Why does community engagement matter for cities and governments?
At its center, community engagement means involving residents in decision-making processes that affect their lives in the places they live. You may think of community engagement as face-to-face outreach at city halls or reports about upcoming changes in the city. The nature of resident participation has changed in recent years. It can be in-person or online, a one-time event or an ongoing activity.
It’s important to involve community members in the choices that their cities and governments make. It helps to better understand the needs and desires of each community. Accessible community engagement must be a priority for decision makers.
Democracy means everyone
Furthermore, accessibility is, at its heart, a simple concept, but can have complex considerations and deep levels of impact. In simplistic terms, accessibility describes the quality of something being easy to understand, obtain, and use. Yet, ensuring everyone has access to something involves complex solutions. Community engagement activities need to account for several key things, such as:
Platform – Is there an opportunity to participate through a variety of digital participation tools, in-person meetings, and take-home/distribution surveys for brainstorming or collecting feedback?
Environment – What are key considerations that may affect someone’s ability to participate?
Disabilities – Are your platforms accessible to every person who needs them? Digital accessibility is just as important as physical accessibility. For example, your town hall has a wheelchair ramp built-in to allow everyone access to the inside of the building. Does the city’s website provide tools to aid those who may be hearing impaired or blind?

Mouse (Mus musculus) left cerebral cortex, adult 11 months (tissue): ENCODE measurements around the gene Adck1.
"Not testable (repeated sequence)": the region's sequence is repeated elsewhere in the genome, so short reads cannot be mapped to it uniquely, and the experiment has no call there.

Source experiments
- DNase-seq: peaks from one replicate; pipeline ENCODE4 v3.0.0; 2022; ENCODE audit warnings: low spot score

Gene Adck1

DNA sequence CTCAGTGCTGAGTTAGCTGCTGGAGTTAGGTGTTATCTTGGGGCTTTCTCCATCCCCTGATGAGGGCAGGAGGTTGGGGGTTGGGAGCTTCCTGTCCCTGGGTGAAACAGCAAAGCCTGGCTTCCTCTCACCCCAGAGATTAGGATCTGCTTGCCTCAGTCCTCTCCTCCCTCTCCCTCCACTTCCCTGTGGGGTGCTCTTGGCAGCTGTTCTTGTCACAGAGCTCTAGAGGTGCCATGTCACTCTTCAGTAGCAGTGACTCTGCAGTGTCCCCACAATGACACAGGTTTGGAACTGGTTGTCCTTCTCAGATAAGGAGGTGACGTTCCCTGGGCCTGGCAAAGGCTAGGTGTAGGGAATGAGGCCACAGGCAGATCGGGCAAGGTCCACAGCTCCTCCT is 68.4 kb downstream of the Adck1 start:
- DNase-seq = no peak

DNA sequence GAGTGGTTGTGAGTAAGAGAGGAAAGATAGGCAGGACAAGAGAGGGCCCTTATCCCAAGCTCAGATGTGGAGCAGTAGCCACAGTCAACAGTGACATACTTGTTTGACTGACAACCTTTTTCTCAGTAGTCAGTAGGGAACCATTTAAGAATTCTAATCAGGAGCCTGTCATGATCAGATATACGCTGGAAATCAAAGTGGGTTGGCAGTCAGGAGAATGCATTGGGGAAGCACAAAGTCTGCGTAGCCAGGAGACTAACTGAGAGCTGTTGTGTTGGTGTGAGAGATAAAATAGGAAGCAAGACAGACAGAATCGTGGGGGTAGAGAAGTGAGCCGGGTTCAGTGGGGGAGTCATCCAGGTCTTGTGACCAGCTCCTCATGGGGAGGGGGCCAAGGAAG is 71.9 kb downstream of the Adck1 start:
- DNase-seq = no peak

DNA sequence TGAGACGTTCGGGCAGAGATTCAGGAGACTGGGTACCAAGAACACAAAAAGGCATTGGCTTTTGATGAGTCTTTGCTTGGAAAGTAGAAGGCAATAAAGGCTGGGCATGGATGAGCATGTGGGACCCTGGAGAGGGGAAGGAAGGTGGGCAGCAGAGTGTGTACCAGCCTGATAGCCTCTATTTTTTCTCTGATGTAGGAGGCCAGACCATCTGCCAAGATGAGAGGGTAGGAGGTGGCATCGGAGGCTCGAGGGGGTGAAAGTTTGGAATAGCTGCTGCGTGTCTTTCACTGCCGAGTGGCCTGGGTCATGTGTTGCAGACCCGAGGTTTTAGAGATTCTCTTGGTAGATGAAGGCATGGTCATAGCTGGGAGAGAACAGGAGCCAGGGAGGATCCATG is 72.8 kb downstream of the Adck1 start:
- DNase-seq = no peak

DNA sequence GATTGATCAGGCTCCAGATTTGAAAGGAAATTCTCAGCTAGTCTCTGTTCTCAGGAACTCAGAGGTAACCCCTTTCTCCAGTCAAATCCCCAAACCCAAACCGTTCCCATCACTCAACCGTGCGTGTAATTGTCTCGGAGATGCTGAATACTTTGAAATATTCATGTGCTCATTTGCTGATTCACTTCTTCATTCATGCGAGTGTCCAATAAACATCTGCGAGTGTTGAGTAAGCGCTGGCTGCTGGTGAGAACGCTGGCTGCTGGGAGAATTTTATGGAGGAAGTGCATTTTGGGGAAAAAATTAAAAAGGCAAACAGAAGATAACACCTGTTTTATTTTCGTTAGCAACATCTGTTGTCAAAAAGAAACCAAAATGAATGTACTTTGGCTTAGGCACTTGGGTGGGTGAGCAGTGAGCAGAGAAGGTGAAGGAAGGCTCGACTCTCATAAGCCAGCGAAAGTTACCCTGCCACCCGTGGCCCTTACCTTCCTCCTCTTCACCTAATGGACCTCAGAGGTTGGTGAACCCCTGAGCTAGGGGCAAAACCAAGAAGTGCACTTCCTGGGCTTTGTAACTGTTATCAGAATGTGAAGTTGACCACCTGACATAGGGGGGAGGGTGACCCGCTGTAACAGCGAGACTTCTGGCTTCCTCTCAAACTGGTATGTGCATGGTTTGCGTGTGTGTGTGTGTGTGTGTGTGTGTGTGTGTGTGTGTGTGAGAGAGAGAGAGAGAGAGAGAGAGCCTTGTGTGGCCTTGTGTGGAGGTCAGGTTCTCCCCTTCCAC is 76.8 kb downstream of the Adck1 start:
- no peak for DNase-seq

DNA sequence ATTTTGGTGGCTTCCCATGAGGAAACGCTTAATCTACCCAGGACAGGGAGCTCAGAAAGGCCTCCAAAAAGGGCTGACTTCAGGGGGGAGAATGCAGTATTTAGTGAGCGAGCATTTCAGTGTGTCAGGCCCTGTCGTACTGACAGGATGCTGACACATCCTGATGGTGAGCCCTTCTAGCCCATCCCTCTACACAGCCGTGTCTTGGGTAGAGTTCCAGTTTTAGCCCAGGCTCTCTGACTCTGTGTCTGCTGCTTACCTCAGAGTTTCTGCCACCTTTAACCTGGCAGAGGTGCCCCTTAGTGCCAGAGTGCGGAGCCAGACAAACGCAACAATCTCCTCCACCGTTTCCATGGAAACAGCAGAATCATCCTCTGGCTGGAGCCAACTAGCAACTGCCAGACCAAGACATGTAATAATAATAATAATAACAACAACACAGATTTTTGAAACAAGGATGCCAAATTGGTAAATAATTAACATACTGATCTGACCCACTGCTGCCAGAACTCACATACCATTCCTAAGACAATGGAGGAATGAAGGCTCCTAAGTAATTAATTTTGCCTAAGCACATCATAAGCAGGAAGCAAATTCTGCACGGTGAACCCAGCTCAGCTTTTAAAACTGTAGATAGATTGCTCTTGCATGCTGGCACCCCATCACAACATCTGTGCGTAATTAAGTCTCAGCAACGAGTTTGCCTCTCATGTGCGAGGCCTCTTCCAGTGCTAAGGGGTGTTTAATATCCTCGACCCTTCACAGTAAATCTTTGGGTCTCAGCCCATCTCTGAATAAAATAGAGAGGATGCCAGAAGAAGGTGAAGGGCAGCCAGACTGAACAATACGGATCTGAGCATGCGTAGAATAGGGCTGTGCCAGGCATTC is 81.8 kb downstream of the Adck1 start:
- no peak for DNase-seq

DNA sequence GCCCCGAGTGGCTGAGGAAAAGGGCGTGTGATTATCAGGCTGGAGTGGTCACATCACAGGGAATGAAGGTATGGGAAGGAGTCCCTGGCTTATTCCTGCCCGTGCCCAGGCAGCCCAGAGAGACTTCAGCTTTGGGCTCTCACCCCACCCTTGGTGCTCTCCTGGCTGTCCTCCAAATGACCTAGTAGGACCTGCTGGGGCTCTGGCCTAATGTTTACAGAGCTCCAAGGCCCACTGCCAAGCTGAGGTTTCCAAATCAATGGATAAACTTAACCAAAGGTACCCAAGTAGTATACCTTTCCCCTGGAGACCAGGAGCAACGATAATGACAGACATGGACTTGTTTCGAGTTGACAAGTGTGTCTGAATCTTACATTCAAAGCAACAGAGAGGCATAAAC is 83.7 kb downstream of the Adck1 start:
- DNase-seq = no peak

Inclusive community engagement directly affects the wellbeing of communities as a whole. It’s important to create processes where community members can have their say and influence the decisions that community leaders make. By considering these core areas above, you’re taking an important step towards creating meaningful engagement.
Community engagement needs to be a conversation
Further, allowing community members to speak up about major changes or decisions is helpful, but making the effort to create a space for conversation fosters trust and demonstrates empathy. Including a variety of voices in the decision-making process empowers marginalized community members with the opportunity to share their views.
Policymakers often deliver messages in a one-way fashion leaves no room for conversation or feedback. Instead, they need to encourage participation from the communities they serve. Two-way streams of communication, conversation, idea-sharing, and feedback, gives policymakers the chance to make informed, sustainable decisions.
Moreover, when the needs of all community stakeholders are included, decisions can be better accepted by communities, leading to greater trust. Including diverse voices in the conversation promotes inclusivity for all and leads to decisions that benefit all members of the community.